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This year, Slovenian police have dealt with more than 40,000 persons who crossed the border illegally. This is why, on 27 September 2023, the Director of the Uniformed Police Directorate at the General Police Directorate, Marko Gašperlin, presented in detail the activities of the police in preventing unauthorised entry into Slovenia and managing the increased migration flow.

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As Gašperlin pointed out in today's press release, this morning police officers have stepped up their activities in some of the most critical parts of the border, especially with Croatia: "At the moment, it is the area of the Novo mesto and Koper police directorates, where police data and analyses show the highest pressure. We would like to stress that we have not reintroduced border controls but rather stepped up compensatory measures that the police have been implementing in border areas all along. Our activities will continue to be focused on ensuring security at internal borders, and in particular on detecting and apprehending smugglers and uncovering other cross-border crime, thus ensuring the safety of all Slovenian citizens."

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New work strategy following the end of systematic border checks has already led to the apprehension of 275 migrant smugglers this year

He said that the Slovenian police had thoroughly prepared for Croatia's entry into the Schengen area and had devised a new organisational structure for this purpose. Systematic border checks, which have been abolished with Croatia's entry into the Schengen area, are being replaced by so-called compensatory measures, in line with the European and national legislation. "Our results in controlling irregular migration indicate that the new organisation is working. So far this year, the police have apprehended over 41,700 foreign nationals after they crossed the border illegally and 275 perpetrators of the offence of illegal crossing of the state border or territory under Article 308 of the Criminal Code (i.e. people smuggling)."

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"The problem is that more than 98% of foreigners apprehended during the police procedure express an intention to apply for international protection, so they are referred to further asylum procedures. If they are re-arrested after they have left the Asylum Centre voluntarily, they again express an intention to apply for international protection and the police have no choice but to return them to the Asylum Centre. This problem is encountered by all the member states that are transit countries and where making an application for international protection is simply a way of avoiding return procedures under bilateral agreements or to the country of origin. Unfortunately, this is currently possible under EU law, which is why we are all the more eager to see the adoption of the EU Migration Pact, which is in the process of being adopted by the EU institutions," explained Mr Gašperlin.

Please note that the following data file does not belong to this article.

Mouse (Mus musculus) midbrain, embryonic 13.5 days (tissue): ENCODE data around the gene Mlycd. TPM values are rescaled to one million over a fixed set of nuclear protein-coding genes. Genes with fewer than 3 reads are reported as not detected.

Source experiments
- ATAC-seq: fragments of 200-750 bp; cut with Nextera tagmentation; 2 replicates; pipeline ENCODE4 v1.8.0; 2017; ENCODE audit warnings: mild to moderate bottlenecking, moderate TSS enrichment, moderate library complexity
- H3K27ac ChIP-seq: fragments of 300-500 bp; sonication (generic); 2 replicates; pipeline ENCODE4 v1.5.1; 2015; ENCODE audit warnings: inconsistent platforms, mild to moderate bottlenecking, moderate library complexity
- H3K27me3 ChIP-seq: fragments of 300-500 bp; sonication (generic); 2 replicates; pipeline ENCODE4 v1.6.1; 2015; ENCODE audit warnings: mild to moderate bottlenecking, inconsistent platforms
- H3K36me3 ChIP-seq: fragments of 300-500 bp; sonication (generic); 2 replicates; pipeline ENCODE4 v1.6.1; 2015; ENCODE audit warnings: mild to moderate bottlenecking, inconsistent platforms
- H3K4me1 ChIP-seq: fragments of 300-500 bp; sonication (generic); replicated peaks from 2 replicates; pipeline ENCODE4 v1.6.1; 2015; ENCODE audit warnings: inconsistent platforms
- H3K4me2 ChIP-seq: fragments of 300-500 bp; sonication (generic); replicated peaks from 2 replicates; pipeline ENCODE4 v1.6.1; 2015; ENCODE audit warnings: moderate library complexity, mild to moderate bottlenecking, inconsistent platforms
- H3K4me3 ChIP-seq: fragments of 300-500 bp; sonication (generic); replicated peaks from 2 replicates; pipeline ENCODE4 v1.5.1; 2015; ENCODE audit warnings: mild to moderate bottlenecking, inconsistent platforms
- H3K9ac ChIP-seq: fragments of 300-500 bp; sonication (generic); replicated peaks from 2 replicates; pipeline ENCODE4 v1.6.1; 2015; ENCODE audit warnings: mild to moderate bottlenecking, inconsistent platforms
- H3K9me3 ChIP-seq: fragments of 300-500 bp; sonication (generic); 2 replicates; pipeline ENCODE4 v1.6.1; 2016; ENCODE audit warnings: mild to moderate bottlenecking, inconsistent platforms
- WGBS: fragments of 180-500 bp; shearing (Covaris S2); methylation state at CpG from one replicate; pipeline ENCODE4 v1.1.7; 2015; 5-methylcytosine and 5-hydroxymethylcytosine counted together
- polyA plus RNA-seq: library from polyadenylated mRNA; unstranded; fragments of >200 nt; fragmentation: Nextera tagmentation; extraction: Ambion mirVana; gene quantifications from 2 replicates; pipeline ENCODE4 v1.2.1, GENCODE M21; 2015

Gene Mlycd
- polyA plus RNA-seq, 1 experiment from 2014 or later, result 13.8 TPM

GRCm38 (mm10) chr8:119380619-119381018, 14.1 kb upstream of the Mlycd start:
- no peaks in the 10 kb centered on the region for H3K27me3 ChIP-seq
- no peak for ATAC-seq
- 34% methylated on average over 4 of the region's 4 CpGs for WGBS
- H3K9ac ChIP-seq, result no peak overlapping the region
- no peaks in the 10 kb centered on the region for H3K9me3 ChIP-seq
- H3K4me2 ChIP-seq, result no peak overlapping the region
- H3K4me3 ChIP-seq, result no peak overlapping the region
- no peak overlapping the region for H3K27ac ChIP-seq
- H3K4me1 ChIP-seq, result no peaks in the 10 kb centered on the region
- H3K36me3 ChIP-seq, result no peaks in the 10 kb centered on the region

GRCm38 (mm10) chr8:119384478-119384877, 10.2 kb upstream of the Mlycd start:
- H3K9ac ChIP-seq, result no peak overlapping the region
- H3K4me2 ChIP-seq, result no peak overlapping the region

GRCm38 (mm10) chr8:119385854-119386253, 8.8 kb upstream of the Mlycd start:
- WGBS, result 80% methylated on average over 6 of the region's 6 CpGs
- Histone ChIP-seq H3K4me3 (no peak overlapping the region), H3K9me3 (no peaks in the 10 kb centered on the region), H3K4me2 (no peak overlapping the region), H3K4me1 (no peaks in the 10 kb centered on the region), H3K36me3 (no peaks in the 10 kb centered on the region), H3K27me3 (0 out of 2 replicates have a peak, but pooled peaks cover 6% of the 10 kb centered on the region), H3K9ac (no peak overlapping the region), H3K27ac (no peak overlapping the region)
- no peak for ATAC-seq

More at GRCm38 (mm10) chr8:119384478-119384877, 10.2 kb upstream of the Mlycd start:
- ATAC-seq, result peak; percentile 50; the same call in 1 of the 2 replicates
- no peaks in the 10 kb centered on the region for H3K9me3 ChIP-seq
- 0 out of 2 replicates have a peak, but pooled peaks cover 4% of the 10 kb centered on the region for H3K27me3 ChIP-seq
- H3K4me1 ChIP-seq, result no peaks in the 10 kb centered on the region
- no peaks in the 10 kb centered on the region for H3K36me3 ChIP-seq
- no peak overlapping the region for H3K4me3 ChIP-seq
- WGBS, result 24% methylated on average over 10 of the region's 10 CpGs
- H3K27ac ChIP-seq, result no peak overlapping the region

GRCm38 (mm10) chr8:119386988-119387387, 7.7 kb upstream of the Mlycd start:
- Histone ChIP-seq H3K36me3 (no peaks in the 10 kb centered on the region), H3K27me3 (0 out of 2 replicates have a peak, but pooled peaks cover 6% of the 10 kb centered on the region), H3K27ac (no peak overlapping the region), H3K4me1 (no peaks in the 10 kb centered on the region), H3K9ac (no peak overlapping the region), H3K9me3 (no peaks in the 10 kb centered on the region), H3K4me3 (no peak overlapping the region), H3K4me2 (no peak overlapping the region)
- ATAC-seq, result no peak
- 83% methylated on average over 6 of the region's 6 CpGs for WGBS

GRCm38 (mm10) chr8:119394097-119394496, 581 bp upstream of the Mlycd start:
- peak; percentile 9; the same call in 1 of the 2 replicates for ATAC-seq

Irregular migration is on the rise, not only in Slovenia but in the EU as a whole

The fact is that the number of unauthorised border crossings in the EU in general, and on the Western Balkan route in particular, has been increasing this year. "We are therefore working at all levels within the EU to improve this situation, and the Slovenian police are ready to actively assist, or are already doing so: until recently, in the framework of bilateral cooperation with North Macedonia, by deploying Slovenian police officers in Frontex missions, and we have already offered this kind of assistance to Croatia. There are also specific problems in the Western Balkan region that further generate migration, such as the visa regime of Serbia and Bosnia and Herzegovina, which is not aligned with that of the European Union and which is being exploited by both criminal groups and migrants, for example from Turkey, Russia, China, and until recently also Cuba, Burundi and Tunisia."

We have stepped up measures in the most critical border areas, not re-introduced border controls

Mr Gašperlin added that as a result of these circumstances the Slovenian police had further strengthened compensatory measures, especially along the border with Croatia, but also with Hungary. He said that, within the scope of their powers, the police have stepped up surveillance of the most critical parts of the border, taking into account the trends, results of risk analyses and available human resources.

Specifically, the police have intensified their work in several locations in the areas of the Novo mesto and Koper police directorates, where data and analyses show the highest pressure. At certain locations, police activities are carried out 24 hours a day, with the number and equipment of police officers being continuously adjusted to security risk assessments. We have also intensified 'undercover civilian' controls of cross-border traffic with the aim of detecting organised transport of foreigners. We cooperate closely with all the neighbouring countries in so-called mixed police patrols and enhanced controls.